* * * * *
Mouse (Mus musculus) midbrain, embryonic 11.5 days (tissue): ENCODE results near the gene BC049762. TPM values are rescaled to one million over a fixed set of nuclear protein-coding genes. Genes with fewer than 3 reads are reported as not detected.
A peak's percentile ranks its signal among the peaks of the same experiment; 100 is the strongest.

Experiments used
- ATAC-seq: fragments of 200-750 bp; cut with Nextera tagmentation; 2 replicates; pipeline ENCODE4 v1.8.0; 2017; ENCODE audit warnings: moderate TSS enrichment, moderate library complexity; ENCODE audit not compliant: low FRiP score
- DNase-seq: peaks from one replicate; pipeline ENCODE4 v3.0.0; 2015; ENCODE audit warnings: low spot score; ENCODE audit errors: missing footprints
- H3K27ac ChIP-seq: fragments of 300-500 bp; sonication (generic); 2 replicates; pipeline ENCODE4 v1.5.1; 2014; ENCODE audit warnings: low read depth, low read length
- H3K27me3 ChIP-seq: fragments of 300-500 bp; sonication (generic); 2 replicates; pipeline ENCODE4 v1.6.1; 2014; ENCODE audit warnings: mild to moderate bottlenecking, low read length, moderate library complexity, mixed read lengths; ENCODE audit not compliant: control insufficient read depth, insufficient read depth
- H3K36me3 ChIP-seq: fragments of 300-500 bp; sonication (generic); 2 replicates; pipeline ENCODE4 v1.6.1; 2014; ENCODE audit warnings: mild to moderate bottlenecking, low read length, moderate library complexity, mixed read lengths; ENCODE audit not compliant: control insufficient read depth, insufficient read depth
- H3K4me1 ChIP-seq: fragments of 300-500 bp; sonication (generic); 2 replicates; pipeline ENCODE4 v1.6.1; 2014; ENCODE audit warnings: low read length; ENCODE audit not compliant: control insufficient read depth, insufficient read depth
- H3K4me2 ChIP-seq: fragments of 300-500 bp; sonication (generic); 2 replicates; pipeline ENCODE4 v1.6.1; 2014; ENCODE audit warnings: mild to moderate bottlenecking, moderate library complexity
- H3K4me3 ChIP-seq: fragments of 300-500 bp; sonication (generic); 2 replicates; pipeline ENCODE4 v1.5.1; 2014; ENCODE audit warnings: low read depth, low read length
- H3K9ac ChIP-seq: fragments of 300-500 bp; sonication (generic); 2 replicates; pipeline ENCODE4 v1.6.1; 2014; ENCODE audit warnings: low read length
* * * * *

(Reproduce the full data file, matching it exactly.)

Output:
Mouse (Mus musculus) midbrain, embryonic 11.5 days (tissue): ENCODE results near the gene BC049762. TPM values are rescaled to one million over a fixed set of nuclear protein-coding genes. Genes with fewer than 3 reads are reported as not detected.
A peak's percentile ranks its signal among the peaks of the same experiment; 100 is the strongest.

Experiments used
- ATAC-seq: fragments of 200-750 bp; cut with Nextera tagmentation; 2 replicates; pipeline ENCODE4 v1.8.0; 2017; ENCODE audit warnings: moderate TSS enrichment, moderate library complexity; ENCODE audit not compliant: low FRiP score
- DNase-seq: peaks from one replicate; pipeline ENCODE4 v3.0.0; 2015; ENCODE audit warnings: low spot score; ENCODE audit errors: missing footprints
- H3K27ac ChIP-seq: fragments of 300-500 bp; sonication (generic); 2 replicates; pipeline ENCODE4 v1.5.1; 2014; ENCODE audit warnings: low read depth, low read length
- H3K27me3 ChIP-seq: fragments of 300-500 bp; sonication (generic); 2 replicates; pipeline ENCODE4 v1.6.1; 2014; ENCODE audit warnings: mild to moderate bottlenecking, low read length, moderate library complexity, mixed read lengths; ENCODE audit not compliant: control insufficient read depth, insufficient read depth
- H3K36me3 ChIP-seq: fragments of 300-500 bp; sonication (generic); 2 replicates; pipeline ENCODE4 v1.6.1; 2014; ENCODE audit warnings: mild to moderate bottlenecking, low read length, moderate library complexity, mixed read lengths; ENCODE audit not compliant: control insufficient read depth, insufficient read depth
- H3K4me1 ChIP-seq: fragments of 300-500 bp; sonication (generic); 2 replicates; pipeline ENCODE4 v1.6.1; 2014; ENCODE audit warnings: low read length; ENCODE audit not compliant: control insufficient read depth, insufficient read depth
- H3K4me2 ChIP-seq: fragments of 300-500 bp; sonication (generic); 2 replicates; pipeline ENCODE4 v1.6.1; 2014; ENCODE audit warnings: mild to moderate bottlenecking, moderate library complexity
- H3K4me3 ChIP-seq: fragments of 300-500 bp; sonication (generic); 2 replicates; pipeline ENCODE4 v1.5.1; 2014; ENCODE audit warnings: low read depth, low read length
- H3K9ac ChIP-seq: fragments of 300-500 bp; sonication (generic); 2 replicates; pipeline ENCODE4 v1.6.1; 2014; ENCODE audit warnings: low read length